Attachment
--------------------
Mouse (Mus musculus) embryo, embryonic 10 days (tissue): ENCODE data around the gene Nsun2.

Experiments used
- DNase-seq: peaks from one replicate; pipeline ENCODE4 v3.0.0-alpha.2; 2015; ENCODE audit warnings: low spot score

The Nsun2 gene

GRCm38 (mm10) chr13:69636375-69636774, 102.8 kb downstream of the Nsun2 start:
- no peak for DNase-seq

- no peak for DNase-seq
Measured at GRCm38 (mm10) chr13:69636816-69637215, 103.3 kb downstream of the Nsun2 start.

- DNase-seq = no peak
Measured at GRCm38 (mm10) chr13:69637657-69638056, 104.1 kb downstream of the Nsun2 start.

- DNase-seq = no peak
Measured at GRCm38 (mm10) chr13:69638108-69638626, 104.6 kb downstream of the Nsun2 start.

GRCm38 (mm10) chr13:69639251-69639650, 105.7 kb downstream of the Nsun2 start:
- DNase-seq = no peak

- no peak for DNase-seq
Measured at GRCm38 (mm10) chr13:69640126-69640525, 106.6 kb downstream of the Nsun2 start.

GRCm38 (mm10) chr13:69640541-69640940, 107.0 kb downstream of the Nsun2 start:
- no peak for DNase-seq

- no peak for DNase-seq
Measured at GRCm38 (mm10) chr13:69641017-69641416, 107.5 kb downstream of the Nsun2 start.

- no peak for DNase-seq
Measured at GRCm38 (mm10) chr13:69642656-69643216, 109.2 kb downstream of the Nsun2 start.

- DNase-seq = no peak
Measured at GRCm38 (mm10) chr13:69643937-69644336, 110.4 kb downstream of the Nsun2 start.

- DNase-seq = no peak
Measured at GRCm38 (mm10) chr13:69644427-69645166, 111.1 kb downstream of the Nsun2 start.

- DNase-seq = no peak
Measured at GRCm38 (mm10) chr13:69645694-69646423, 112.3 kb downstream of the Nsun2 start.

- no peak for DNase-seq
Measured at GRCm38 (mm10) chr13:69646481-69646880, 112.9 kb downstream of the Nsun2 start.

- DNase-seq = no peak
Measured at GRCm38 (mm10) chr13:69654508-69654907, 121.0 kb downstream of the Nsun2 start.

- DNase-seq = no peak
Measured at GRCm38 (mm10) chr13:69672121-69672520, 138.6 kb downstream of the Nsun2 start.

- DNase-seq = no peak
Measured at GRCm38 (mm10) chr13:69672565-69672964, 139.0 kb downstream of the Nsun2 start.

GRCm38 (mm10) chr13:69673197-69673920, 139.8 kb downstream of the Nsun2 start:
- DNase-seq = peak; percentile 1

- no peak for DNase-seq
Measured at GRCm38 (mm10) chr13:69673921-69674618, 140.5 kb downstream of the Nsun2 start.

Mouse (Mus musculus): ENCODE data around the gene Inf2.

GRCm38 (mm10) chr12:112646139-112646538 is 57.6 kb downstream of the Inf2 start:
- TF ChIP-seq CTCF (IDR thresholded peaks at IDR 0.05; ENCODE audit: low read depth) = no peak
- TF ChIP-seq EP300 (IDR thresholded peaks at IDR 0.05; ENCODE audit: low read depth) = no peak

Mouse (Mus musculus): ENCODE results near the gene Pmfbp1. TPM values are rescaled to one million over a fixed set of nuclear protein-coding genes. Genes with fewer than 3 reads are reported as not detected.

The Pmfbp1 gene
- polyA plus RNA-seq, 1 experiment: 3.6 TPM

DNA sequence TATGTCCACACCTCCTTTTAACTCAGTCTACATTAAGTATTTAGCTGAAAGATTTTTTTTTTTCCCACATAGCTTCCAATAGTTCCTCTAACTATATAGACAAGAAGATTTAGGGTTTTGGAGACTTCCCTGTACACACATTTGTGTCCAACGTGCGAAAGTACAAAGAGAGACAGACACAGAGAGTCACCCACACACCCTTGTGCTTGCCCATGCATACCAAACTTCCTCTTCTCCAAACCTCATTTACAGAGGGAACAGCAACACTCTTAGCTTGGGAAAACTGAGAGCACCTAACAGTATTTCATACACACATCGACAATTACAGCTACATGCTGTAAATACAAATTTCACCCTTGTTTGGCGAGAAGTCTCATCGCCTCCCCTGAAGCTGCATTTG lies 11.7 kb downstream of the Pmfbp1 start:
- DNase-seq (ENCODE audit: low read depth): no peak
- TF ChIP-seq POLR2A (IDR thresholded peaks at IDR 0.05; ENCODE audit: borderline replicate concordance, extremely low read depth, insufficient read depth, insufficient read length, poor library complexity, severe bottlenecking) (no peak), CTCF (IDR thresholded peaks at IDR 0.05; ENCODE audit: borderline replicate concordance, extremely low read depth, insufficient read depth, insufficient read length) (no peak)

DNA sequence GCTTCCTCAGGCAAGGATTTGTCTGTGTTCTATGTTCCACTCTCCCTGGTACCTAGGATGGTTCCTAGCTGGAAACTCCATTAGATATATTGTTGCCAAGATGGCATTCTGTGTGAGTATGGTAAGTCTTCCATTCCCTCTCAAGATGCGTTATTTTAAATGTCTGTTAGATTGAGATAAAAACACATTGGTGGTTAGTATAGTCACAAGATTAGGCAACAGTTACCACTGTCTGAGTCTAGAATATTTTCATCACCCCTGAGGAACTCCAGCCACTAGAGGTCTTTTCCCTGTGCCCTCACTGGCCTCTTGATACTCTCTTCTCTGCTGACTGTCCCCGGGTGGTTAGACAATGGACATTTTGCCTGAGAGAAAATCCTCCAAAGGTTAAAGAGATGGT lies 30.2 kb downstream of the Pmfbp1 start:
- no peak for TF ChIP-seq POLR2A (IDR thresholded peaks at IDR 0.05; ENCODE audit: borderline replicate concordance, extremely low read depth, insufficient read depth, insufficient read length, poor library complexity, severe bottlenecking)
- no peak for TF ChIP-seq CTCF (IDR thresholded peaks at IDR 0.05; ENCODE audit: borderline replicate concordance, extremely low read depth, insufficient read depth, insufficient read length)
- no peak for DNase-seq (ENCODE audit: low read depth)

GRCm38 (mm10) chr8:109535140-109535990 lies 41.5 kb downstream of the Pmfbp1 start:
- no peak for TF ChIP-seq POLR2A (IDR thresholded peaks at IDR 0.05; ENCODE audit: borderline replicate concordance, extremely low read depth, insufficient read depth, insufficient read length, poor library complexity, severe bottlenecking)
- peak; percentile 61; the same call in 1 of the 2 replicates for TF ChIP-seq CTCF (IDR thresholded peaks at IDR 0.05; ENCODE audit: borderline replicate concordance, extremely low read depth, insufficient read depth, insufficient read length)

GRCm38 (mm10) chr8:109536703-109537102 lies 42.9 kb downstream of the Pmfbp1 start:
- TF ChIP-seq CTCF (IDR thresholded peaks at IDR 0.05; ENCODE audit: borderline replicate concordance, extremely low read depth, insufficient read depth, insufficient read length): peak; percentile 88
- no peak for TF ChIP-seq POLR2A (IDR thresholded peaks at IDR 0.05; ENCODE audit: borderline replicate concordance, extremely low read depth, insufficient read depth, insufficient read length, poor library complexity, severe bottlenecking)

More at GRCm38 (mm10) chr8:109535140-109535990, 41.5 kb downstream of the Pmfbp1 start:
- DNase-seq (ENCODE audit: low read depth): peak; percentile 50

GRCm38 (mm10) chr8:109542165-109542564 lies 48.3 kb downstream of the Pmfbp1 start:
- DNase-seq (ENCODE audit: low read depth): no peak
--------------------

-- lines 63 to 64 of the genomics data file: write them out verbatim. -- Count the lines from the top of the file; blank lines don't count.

GRCm38 (mm10) chr8:109542165-109542564 lies 48.3 kb downstream of the Pmfbp1 start:
- DNase-seq (ENCODE audit: low read depth): no peak